News Update

Revisiting night of terror when India’s commercial capital was attacked

Mumbai/New Delhi, Nov 26 Terror struck Mumbai on the night of November 26, 2008, when 10 Kalashnikov-wielding terrorists from Pakistan attacked India’s commercial capital, striking simultaneously at five major locations, and shooting dead 166 people, including many foreign nationals. The 10 Lashkar-e-Taiba terrorists had traveled from Karachi to Mumbai on a fishing trawler they had hijacked. They killed the four crew members, throwing their bodies overboard, and slit the throat of the captain.

They docked the tug at the Mumbai waterfront near the Gateway of India monument. The terrorists hijacked cars, including a police van, and split into different groups to carry out the attacks. The targets they attacked were two luxury hotels, Oberoi-Trident Hotel and Taj Mahal Palace and Tower Hotel, a Jewish cultural centre – Chabad House at Nariman, ACafe Leopold – frequented by Western backpackers, the Chhatrapati Shivaji Terminus railway station, the main railway station and the site of most of the killings, and Cama Hospital. The terrorists used automatic weapons and grenades to storm the sites.

Nine of the gunmen were killed during the attacks, while Mohammed Ajmal Kasab was captured alive. He was executed in November 2012. The Chhatrapati Shivaji terminus was the site of the first attack. At around 9.20 p.m. Kasab and another Pakistani terrorist opened indiscriminate fire into the teeming crowds at the station. The attack lasted about 90 minutes, leaving 58 people dead and over 100 injured. The second attack was reported about 8-10 minutes later — the Nariman House business and residential complex housing the Jewish Chabad Lubavitch outreach centre.

Before attacking it, the terrorists blew up a gas station. They killed the rabbi, his wife and five Israeli hostages during a three-day siege. The two-year-old child of the rabbi survived after his Indian nanny Sandra Samuels smuggled the baby to safety. At around 9.40 p.m., four terrorists struck the upscale and popular Leopold Cafe. They sprayed gunfire on the diners, killing 10 of them. The attack lasted between 10 to 15 minutes. The terrorists also planted bombs in two taxis that killed five people and injured 15. They then proceed to the Taj Mahal Palace and Tower Hotel. The terrorists entered the hotel by breaking down a side door. They first attacked guests around the swimming pool and then moved inside to the bars and restaurants. Two of the terrorists entered the hotel through the front door and started shooting and throwing grenades. They killed at least 31 people in the four-day siege.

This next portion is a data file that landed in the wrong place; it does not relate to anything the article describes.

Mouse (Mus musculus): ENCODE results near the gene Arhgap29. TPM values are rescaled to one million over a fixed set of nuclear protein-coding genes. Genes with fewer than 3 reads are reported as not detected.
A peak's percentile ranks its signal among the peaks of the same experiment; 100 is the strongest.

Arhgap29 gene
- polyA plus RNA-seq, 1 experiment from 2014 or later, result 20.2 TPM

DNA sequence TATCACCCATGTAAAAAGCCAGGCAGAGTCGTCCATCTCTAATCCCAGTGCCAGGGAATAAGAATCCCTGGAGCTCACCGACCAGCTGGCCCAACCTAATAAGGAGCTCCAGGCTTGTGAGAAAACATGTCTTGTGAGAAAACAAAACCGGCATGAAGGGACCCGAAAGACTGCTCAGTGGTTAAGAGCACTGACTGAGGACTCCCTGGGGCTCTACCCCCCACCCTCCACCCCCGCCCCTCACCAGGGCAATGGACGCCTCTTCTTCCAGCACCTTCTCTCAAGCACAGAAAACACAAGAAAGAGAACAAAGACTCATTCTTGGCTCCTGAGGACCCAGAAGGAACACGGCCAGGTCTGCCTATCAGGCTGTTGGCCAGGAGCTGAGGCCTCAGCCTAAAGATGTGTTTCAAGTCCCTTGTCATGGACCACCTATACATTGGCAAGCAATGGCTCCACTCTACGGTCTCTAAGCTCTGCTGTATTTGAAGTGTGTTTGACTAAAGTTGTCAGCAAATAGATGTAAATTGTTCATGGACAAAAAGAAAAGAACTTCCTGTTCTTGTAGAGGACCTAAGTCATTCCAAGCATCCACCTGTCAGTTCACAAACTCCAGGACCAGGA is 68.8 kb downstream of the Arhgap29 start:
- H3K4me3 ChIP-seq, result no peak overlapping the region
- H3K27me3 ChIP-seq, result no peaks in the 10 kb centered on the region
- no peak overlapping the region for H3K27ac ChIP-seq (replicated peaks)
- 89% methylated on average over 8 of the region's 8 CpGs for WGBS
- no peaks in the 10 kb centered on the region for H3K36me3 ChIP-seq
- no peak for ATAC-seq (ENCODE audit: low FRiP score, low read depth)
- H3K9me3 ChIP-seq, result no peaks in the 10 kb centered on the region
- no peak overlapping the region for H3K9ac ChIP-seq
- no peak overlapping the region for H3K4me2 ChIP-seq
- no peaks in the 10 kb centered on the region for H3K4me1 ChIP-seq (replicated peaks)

The terrorists set off bombs under the central dome of the Taj Mahal hotel, setting off a massive fire, which later raged through the top floors of the Taj. The hotel was stormed by commando troops who helped to evacuate people trapped inside their rooms.  The Oberoi-Trident Hotel was attacked by two terrorists who entered the hotel through the restaurant, and fired on the crowd. They later moved through the hotel looking for targets. They killed approximately 30 people in a siege that lasted three days.

After attacking CST railway station, Kasab and his fellow terrorist Ismail Khan targeted the Cama Hospital. They arrived at the back gate of the hospital, but the alert hospital staff had locked all the doors. The two men then ambushed a police team outside the hospital, killing six of them, including ATS chief Hemant Karkare, and hijacked their jeep. Kasab and the other terroritst Ismail Khan were intercepted near Girgaum Chowpatty, where police constable Tukaram Omble grabbed the barrel of their rifle. This gave the police team time to overpower Kasab and capture him. The other terrorist was killed.

Kasab was tried and sentenced to death in May 2010. He was hanged at the Yerawada jail in Pune in November 2012. India had permitted the American Federal Bureau of Investigation (FBI) to interrogate Kasab directly. A team of FBI officials flew in from New York to learn what they could about the attack. Kasab independently confirmed to the FBI what he had told the Indian police — that he was a Pakistani citizen and a member of LeT, and the attack was being directed in real-time from the Pakistani port city of Karachi via mobile and Internet telephony.